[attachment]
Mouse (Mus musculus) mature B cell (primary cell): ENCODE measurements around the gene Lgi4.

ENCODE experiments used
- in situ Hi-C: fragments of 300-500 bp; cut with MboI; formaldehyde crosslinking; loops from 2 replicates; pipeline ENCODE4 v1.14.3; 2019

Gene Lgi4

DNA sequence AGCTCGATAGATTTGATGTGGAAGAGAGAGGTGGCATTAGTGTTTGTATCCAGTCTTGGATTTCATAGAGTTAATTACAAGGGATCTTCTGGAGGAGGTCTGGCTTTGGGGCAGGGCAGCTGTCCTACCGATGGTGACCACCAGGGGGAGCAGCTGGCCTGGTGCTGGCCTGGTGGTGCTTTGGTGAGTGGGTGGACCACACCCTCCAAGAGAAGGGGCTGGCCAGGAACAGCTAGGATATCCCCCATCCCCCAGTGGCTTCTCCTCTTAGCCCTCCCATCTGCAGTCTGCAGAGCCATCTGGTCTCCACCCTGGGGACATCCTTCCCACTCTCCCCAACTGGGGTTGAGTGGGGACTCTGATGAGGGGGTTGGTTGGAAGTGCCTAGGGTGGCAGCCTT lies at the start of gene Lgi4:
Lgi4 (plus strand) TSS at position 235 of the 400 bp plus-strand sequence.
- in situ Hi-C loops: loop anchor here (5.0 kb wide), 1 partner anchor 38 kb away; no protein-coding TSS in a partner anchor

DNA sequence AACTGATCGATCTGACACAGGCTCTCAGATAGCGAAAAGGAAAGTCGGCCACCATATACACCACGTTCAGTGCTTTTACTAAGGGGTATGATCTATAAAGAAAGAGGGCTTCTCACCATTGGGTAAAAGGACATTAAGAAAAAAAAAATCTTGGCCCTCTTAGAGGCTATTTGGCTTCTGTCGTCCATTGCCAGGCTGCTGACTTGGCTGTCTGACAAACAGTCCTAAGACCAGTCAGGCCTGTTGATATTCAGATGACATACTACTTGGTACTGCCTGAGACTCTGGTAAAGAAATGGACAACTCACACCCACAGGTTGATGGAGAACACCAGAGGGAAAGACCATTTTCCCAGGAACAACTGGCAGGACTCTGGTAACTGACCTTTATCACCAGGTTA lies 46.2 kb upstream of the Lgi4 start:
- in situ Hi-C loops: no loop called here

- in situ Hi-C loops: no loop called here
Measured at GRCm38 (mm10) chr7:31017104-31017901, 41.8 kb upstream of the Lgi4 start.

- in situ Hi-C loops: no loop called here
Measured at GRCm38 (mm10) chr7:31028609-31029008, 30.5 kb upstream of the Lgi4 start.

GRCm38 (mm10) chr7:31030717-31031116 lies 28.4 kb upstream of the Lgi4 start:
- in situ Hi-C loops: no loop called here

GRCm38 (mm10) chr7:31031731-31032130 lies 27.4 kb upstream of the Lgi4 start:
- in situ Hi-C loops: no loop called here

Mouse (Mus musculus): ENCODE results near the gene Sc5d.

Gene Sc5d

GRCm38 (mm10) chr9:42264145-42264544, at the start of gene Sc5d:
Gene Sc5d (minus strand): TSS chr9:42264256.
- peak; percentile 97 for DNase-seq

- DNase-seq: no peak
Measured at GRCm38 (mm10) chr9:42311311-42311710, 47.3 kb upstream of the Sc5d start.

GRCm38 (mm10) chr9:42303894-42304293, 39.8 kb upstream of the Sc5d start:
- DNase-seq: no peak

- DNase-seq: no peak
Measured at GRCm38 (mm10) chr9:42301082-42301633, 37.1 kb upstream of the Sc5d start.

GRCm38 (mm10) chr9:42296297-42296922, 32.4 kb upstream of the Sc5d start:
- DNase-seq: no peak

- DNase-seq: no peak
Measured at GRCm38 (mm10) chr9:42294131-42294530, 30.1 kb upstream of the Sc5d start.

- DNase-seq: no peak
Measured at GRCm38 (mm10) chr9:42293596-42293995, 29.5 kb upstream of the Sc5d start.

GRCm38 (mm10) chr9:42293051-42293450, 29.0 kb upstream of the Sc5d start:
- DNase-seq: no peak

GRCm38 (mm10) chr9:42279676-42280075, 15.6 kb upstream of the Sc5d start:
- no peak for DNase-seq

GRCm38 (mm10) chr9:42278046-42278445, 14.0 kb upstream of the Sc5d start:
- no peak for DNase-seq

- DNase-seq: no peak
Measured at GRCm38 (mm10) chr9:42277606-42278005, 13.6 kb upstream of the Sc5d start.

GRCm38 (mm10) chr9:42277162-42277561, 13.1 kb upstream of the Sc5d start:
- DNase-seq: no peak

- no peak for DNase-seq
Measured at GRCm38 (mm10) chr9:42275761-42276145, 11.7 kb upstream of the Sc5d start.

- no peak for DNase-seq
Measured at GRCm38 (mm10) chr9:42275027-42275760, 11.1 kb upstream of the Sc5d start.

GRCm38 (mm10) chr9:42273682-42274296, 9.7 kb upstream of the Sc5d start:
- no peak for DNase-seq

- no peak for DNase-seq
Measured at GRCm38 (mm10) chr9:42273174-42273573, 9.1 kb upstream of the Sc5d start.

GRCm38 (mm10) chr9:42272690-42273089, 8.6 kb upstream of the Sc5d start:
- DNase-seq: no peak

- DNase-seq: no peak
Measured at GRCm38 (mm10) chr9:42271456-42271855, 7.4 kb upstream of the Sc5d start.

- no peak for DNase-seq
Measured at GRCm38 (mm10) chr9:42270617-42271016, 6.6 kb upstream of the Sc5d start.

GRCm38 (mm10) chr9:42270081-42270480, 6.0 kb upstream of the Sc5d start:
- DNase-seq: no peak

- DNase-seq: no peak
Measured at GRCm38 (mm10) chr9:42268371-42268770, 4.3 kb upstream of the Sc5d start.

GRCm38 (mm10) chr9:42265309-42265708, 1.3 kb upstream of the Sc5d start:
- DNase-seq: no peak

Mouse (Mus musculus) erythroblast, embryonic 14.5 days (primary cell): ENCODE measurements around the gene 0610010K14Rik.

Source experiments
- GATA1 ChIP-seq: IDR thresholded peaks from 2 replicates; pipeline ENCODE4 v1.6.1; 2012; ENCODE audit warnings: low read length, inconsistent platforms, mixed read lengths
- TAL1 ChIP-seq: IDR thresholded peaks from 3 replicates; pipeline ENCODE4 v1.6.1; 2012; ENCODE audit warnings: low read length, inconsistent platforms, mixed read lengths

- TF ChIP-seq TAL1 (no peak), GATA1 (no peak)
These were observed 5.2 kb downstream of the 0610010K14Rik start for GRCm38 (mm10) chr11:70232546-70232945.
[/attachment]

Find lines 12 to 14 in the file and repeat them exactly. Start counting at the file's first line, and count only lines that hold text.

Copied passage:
- in situ Hi-C loops: no loop called here
Measured at GRCm38 (mm10) chr7:31028609-31029008, 30.5 kb upstream of the Lgi4 start.

GRCm38 (mm10) chr7:31030717-31031116 lies 28.4 kb upstream of the Lgi4 start: